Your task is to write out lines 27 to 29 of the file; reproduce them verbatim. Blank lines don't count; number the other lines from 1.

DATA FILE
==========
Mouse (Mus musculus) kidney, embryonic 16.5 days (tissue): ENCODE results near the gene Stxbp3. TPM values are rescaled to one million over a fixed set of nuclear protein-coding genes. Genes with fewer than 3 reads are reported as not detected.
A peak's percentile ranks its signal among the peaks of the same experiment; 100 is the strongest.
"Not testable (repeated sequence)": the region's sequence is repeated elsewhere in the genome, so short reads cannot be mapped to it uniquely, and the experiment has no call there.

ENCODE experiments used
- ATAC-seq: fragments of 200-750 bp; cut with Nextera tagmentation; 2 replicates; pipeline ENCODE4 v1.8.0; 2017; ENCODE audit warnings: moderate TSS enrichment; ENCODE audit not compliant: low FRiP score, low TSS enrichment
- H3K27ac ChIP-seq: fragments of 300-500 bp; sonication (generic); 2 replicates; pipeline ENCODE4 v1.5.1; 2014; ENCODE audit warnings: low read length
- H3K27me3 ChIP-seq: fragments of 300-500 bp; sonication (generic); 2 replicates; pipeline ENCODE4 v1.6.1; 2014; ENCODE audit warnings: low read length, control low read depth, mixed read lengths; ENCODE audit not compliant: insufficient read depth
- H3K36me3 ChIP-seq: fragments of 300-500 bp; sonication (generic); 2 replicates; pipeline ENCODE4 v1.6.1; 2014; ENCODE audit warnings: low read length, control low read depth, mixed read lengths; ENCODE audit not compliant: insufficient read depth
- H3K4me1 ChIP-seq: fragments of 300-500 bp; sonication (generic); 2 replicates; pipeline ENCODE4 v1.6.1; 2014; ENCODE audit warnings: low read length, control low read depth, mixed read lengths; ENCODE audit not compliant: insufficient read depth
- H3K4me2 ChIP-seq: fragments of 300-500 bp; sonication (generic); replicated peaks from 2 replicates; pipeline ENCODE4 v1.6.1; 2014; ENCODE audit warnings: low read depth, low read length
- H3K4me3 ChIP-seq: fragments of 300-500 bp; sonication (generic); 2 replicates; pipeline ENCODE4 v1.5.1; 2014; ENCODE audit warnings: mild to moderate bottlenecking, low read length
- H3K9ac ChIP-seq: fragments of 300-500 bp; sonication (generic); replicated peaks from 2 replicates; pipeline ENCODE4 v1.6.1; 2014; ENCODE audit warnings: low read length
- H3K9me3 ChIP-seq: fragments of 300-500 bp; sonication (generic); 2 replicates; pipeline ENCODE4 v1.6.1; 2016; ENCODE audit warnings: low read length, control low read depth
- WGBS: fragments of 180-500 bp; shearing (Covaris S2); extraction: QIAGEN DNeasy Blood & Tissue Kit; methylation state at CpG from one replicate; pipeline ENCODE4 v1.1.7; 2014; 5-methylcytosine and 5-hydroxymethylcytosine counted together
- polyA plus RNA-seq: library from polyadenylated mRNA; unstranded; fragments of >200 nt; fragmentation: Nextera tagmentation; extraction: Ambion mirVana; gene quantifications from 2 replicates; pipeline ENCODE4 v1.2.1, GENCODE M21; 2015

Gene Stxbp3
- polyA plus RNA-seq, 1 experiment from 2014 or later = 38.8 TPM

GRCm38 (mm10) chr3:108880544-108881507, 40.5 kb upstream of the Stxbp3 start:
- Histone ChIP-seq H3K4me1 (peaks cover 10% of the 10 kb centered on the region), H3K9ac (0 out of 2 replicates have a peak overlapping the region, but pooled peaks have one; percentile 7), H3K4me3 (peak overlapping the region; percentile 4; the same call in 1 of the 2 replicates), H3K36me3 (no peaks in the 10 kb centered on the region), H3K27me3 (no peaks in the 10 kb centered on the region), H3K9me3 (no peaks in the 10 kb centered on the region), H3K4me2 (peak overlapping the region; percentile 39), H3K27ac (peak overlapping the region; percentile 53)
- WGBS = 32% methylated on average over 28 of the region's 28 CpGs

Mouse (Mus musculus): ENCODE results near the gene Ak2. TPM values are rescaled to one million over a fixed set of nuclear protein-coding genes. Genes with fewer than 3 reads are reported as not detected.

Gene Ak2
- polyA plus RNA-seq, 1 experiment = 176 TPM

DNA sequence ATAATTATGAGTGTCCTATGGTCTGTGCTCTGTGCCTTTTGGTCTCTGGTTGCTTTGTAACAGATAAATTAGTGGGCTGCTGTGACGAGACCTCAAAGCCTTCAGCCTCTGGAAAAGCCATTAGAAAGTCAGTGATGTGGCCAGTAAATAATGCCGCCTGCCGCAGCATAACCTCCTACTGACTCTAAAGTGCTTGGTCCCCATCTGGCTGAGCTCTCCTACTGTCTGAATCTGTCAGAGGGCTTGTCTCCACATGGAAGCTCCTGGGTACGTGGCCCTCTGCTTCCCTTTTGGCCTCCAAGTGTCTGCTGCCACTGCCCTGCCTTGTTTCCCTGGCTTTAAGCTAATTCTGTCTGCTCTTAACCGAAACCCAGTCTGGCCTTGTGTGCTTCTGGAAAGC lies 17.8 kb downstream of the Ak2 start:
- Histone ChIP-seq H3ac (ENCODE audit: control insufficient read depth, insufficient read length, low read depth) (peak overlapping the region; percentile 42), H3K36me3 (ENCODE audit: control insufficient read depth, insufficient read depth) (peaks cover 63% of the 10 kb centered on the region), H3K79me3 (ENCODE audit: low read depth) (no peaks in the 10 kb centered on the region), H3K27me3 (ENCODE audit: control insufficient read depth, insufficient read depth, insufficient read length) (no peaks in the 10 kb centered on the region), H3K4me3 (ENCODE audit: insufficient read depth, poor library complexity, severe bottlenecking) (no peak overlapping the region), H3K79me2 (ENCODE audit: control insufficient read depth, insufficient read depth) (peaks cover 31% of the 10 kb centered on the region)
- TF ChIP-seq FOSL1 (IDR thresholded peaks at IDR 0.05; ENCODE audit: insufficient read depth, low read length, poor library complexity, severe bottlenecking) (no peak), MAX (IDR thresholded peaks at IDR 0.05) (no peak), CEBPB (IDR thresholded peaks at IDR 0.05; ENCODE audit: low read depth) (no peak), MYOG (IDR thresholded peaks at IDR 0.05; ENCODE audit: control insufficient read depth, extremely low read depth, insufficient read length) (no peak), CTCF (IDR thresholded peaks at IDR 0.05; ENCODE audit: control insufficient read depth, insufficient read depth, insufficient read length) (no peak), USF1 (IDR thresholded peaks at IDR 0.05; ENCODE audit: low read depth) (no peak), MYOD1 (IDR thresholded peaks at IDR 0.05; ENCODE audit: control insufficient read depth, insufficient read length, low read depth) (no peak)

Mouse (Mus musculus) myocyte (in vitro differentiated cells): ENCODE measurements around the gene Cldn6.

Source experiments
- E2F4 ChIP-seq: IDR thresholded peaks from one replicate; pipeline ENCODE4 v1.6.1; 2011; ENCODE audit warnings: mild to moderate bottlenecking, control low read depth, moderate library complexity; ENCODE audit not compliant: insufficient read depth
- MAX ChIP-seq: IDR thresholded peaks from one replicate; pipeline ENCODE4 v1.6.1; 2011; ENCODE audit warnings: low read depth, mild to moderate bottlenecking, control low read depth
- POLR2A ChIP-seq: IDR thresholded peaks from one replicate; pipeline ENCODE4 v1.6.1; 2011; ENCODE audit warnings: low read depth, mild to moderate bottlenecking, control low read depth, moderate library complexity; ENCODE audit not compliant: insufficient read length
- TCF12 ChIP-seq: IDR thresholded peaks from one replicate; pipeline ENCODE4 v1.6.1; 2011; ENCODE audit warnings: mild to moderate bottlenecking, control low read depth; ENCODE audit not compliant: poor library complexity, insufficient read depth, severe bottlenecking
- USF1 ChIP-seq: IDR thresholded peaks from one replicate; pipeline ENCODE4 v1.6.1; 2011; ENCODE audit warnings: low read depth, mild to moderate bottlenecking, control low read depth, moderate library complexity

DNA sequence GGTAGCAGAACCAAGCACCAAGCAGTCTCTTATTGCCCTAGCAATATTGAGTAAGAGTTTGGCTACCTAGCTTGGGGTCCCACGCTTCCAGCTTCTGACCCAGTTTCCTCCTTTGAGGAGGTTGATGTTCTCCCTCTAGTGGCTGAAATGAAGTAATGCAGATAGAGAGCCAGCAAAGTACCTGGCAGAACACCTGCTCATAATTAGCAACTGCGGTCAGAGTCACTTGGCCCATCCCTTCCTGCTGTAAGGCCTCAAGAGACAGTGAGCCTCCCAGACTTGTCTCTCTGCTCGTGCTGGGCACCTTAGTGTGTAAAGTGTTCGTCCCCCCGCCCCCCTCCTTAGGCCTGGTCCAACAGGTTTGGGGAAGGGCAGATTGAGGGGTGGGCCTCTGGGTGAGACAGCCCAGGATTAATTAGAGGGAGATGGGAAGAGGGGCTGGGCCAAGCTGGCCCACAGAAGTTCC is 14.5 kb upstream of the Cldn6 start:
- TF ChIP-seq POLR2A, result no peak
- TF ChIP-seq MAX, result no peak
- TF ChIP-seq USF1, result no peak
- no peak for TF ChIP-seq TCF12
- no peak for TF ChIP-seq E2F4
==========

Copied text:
Mouse (Mus musculus) myocyte (in vitro differentiated cells): ENCODE measurements around the gene Cldn6.

Source experiments
- E2F4 ChIP-seq: IDR thresholded peaks from one replicate; pipeline ENCODE4 v1.6.1; 2011; ENCODE audit warnings: mild to moderate bottlenecking, control low read depth, moderate library complexity; ENCODE audit not compliant: insufficient read depth